Marko ‘will continue’ at Red Bull – but there’s a big caveat

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Helmut Marko says he will continue with Red Bull but has urged “calm must be restored” to Formula 1’s turbulent world champion team – something that does not look easily achieved.

Red Bull’s latest crisis escalation came on Friday at the Saudi Arabian Grand Prix when it emerged a matter involving Marko could lead to him either being suspended or simply walking away from his significant role in the team.

It has been widely reported that company motorsport advisor Marko faced a probe by Red Bull GmbH in relation to leaked information – possibly to do with Christian Horner’s recent, high-profile investigation over alleged misconduct with a female member of staff, but also other topics.

Marko talks freely on and off the record to various people in F1 including the media, often to Red Bull’s irritation given he is not considered by Red Bull to be an official spokesperson, despite his status in the organisation.

An attempt to muzzle the long-time special adviser or even possibly suspend him, as he claimed on Friday, seemed to leave Marko weighing up whether it was worth continuing with Red Bull, assuming he was not forced out anyway.

That triggered emphatic vocal support from Red Bull’s world champion Max Verstappen, who is extremely close to Marko and warned that if Marko left it would have serious consequences for his own future.

On race day in Jeddah, Marko had talks with Red Bull executive Oliver Mintzlaff.

This ended with Marko declaring to Sky Germany that they had a “very good conversation”, and that he “will continue” in his role.

But Marko also insisted “calm must be restored”, and right now that is not guaranteed.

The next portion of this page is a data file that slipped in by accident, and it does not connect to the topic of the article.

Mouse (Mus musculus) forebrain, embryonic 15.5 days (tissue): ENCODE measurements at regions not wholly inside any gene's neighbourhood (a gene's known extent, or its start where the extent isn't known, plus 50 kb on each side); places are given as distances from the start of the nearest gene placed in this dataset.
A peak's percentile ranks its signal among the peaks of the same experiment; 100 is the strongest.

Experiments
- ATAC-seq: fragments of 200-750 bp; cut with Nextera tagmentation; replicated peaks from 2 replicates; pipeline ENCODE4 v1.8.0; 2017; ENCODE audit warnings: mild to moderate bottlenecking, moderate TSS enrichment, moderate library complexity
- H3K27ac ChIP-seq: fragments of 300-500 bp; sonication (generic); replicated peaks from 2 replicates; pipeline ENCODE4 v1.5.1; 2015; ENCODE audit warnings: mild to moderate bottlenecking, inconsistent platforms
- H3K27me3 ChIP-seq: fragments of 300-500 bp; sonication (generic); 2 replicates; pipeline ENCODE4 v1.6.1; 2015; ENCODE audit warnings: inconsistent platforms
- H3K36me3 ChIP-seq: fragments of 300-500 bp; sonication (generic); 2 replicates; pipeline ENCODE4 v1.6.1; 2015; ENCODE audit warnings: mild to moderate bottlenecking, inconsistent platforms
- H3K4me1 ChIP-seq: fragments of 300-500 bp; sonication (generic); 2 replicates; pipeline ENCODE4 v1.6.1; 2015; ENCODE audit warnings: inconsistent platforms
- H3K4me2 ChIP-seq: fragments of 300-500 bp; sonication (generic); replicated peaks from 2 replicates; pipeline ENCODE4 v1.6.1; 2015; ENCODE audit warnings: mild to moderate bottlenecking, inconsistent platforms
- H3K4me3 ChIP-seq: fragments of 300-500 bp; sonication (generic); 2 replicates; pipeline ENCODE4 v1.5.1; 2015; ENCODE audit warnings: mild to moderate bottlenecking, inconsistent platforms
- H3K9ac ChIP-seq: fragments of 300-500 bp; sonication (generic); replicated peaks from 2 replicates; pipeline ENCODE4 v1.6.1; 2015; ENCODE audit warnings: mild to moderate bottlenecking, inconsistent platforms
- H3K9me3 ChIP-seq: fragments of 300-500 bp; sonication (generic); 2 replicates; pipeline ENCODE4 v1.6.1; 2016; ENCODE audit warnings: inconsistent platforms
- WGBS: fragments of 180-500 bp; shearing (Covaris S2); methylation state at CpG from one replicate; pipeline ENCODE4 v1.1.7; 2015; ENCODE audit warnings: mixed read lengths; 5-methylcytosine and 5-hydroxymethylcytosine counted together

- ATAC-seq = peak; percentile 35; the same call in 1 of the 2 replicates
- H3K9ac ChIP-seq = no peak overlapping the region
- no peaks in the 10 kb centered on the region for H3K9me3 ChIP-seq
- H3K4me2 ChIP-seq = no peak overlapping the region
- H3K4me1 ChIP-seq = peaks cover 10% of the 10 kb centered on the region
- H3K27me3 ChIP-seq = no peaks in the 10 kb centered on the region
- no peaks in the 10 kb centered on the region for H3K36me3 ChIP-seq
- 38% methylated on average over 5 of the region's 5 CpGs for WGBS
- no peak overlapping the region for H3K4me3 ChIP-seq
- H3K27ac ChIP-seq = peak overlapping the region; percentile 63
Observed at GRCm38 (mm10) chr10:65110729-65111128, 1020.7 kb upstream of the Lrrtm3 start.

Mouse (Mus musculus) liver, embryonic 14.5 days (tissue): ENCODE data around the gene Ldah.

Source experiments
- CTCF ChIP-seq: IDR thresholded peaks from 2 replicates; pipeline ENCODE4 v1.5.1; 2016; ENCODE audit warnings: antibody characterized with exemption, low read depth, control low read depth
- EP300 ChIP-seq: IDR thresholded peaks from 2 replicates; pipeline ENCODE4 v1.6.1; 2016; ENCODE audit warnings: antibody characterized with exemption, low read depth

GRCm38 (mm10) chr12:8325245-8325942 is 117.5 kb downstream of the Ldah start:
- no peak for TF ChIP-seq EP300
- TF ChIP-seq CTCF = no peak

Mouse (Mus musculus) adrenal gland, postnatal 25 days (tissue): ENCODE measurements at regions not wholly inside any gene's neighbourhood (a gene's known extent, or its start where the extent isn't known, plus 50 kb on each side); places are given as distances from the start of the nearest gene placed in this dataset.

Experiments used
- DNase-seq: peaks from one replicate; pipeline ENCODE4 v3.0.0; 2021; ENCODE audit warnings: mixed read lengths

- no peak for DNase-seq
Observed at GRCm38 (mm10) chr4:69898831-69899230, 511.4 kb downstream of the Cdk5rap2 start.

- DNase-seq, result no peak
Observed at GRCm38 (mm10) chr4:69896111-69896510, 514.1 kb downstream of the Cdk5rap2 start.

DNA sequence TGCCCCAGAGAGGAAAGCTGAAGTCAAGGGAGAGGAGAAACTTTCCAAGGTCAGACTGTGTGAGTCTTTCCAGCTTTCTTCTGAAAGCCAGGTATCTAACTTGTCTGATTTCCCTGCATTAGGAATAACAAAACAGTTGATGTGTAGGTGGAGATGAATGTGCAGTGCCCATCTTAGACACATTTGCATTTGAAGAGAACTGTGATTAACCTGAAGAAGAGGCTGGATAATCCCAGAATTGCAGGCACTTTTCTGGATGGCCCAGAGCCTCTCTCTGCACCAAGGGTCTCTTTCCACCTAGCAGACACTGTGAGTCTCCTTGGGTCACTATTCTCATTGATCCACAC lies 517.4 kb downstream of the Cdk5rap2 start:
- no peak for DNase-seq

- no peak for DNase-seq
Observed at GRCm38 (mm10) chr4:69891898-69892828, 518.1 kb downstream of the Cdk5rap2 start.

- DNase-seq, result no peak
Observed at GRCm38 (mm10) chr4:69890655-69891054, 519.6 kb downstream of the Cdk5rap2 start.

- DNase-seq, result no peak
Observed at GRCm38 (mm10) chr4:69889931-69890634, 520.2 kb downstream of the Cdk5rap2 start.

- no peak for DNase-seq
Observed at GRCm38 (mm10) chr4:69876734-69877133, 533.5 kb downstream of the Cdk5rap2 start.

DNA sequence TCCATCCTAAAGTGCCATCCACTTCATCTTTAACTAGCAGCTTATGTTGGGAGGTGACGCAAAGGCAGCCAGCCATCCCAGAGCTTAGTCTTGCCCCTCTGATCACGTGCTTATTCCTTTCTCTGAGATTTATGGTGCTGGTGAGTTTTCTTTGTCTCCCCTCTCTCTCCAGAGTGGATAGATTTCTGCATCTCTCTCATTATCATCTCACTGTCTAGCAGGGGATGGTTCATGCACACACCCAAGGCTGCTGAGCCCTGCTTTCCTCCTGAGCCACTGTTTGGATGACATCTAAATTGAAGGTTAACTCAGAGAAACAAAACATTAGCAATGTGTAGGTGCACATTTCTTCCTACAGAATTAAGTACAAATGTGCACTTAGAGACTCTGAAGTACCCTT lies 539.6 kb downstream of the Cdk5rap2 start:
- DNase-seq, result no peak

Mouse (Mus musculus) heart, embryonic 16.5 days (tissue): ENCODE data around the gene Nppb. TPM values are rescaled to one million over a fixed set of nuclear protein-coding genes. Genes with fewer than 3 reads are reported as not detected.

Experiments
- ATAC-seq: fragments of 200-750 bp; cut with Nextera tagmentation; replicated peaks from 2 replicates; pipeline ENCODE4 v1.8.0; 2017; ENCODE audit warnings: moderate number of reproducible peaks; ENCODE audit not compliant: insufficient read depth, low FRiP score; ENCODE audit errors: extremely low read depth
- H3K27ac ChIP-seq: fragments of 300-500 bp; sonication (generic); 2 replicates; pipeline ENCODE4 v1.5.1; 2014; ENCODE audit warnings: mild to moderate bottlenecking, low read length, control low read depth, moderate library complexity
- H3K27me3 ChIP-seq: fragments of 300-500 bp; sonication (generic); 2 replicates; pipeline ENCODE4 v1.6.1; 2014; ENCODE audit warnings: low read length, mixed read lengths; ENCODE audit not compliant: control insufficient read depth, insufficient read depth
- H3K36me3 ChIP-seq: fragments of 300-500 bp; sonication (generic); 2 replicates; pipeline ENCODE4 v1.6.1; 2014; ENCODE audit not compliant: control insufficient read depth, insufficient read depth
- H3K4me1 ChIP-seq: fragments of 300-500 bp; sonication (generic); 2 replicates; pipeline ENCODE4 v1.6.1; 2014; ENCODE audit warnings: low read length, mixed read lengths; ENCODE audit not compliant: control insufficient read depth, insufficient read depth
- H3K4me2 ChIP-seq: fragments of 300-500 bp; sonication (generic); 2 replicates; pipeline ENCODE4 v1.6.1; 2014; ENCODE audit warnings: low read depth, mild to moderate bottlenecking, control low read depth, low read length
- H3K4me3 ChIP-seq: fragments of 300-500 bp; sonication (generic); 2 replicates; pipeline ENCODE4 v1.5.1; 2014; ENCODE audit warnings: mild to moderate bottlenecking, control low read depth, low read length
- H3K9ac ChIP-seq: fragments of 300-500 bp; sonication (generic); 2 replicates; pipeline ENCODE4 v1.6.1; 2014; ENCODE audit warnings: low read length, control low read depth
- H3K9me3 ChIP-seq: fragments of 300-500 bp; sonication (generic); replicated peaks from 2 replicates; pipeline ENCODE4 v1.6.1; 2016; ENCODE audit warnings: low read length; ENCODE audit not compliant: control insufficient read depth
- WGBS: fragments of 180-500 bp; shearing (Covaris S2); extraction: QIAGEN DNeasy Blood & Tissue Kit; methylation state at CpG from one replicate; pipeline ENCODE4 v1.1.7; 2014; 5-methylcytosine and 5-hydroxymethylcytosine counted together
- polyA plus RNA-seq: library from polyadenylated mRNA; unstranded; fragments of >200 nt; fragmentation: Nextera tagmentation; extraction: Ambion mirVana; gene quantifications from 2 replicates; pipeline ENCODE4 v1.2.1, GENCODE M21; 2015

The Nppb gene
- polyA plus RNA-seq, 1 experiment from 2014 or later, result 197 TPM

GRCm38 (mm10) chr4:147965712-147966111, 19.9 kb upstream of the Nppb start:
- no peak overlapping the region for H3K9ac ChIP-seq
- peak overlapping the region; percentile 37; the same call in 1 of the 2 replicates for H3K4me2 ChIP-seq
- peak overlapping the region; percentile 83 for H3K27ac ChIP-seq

That means while Marko’s continuity at Red Bull staves off an immediate showdown over Verstappen’s future, for now it is papering over the cracks.

Red Bull is currently far from calm. While it has had the perfect start to the season on-track, off-track there is a war for control that risks pulling the team apart from the inside.

What started as Horner’s personal controversy has snowballed drastically since the allegations and a subsequent Red Bull investigation became public.

That matter escalated into one that Red Bull’s partners, F1 itself and the FIA were all demanding transparency over – even after the investigation ordered by Red Bull GmbH dismissed the grievance against Horner ahead of the season opener in Bahrain.

The crisis has since deepened, with more in-fighting, all against the backdrop of a wider tussle for control between Horner, Mintzlaff and Red Bull majority shareholder Chalerm Yoovidyah. 

Until lending Marko his support, Verstappen had avoided taking any sides among the warring factions. But the Verstappen camp clearly stands firmly alongside Marko, and the question is whether that puts them directly up against anybody else.

Marko’s situation is just the latest twist in a contorted internal situation at Red Bull, a messy affair that predates the specific Horner scandal.

The existing tensions between Marko and Mintzlaff were well known, but by the end of last year the relationship between Marko and Horner seemed to have broken down as well.

When Marko extended his Red Bull contract in early 2024, it was interpreted as a successful attempt to realign himself with Mintzlaff.

It might be that after their discussions in Jeddah, there really is no major grudge between Marko and Mintzlaff, and Horner vs Marko and Horner vs Mintzlaff are the real points of conflict.

It is believed that Horner wants Yoovidyah to back him as the single, senior spearhead of Red Bull’s motorsport activities, effectively sidelining Mintzlaff and Marko. In return Yoovidyah would ensure the Thai side of Red Bull is not frozen out as the company in Austria exerts more control.

Yoovidyah and Mintzlaff are due to meet in Dubai on Sunday. If Yoovidyah backs Horner as the majority shareholder then Mintzlaff may just have to fall in line.

Which brings us back to asking whether calm can really be restored if everyone remains in place, what happens to Marko in that case – and, as he made so painfully clear, how that impacts Verstappen too.

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